Sts Peter & Paul embraces forgiveness
THE EDITOR, Sir:
In my letter to the editor on Tuesday, September 19, 2017, regarding the arson attack on the Sts Peter and Paul Church, some commented that there was no mention of forgiveness. I certainly appreciate this constructive feedback.
However, the question of forgiveness is implied in the following line of the letter. It reads, "We must renew our resolve to continue participating in the ongoing social and spiritual renewal of our country based on the teachings and values of Jesus Christ and the Catholic Church." One such teaching is forgiveness.
Preaching to my wounded congregation on the day of the incident, I reflected on the theme of forgiveness. In so doing, I presented the story of a Native American tale whose elder was talking to a disciple about tragedy. The elder said, "I feel as if I have two wolves fighting in my heart. One wolf is the vengeful, angry, violent one. The other wolf is the loving, compassionate one." The disciple asked, "But which wolf will win the fight in your heart?" And the holy one answered, "It depends on which one I feed."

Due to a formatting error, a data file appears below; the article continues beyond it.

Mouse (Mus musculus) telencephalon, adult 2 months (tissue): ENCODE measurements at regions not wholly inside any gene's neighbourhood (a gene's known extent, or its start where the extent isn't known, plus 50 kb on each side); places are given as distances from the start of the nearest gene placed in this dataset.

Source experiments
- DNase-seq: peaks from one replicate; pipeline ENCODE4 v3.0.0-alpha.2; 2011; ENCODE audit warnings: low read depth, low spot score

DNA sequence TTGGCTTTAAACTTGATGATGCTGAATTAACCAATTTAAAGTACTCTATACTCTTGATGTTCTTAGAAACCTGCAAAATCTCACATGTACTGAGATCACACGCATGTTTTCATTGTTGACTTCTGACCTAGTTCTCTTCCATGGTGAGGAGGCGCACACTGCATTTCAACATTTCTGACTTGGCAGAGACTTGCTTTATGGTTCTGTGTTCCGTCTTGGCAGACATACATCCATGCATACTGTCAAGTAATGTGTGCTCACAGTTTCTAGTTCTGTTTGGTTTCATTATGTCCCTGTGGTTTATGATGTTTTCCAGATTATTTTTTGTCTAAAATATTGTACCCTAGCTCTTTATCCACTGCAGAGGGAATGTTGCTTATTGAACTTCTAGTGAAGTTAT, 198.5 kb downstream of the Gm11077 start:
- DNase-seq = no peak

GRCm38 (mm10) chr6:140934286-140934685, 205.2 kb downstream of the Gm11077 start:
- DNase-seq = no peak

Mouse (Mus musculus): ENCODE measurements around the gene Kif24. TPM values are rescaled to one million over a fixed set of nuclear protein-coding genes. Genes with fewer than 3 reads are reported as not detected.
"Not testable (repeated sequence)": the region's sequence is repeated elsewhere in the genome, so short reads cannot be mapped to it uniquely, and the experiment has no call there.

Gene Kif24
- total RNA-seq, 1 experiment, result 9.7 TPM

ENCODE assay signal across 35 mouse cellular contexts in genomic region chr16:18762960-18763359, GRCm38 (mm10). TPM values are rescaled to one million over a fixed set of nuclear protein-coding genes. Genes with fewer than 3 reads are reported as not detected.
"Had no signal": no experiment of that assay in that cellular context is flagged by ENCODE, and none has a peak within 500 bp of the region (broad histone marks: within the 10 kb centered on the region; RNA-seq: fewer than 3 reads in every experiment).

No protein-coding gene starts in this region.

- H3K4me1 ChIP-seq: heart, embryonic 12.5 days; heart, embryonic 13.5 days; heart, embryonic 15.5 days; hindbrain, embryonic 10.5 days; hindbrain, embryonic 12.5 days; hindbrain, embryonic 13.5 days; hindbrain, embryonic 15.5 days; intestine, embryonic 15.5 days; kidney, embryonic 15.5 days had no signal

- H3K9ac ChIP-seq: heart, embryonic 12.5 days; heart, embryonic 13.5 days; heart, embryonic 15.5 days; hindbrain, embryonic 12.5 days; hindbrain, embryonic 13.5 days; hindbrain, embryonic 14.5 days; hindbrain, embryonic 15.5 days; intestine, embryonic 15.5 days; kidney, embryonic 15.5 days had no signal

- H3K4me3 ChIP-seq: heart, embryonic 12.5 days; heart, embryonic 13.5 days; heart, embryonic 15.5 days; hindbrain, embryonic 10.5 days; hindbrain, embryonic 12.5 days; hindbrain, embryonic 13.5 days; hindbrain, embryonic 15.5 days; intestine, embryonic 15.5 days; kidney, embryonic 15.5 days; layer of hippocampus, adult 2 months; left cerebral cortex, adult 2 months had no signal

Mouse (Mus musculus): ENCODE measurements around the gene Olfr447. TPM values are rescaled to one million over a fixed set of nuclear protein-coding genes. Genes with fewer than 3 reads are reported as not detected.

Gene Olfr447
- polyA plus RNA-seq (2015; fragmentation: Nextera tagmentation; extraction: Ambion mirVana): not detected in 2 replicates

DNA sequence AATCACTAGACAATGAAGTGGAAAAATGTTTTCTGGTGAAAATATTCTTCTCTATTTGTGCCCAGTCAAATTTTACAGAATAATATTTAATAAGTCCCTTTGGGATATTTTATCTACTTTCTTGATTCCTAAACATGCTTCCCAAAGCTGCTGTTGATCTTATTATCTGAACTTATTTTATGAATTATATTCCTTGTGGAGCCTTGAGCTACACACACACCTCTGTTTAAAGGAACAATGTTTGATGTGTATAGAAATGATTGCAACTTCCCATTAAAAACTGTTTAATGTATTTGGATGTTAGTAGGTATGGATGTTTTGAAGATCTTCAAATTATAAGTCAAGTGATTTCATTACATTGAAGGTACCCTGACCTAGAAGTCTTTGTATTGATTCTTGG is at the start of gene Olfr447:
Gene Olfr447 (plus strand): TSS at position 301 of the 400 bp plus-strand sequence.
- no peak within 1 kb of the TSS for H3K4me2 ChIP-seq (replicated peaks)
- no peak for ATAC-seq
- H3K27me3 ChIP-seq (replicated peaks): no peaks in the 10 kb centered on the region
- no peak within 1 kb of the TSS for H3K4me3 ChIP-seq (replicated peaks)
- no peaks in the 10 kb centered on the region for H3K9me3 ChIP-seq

Forgiveness is possible when we feed the wolf of compassion and mercy. We can feed this wolf by:
- Becoming aware of the presence of the wolf of revenge and violence inside us and gradually letting go of these negative feelings through counselling and prayer.
- Consulting and seeking advice from wise, rather than destructive, persons, including identifying and participating in a group/community that is geared towards the process of healing.
I leave this message for those who are experiencing tragedy, whether it is the people of the hurricane-ravaged areas, refugees, or my own parishioners, "When tragedy strikes ... we stand at the crossroads between hope and despair. Despair cements us in the present. Hope sends us dancing around the dark corners trusting in a tomorrow ... ." That tomorrow begins with placing one foot forward - forgiveness.
Sts Peter & Paul Catholic Church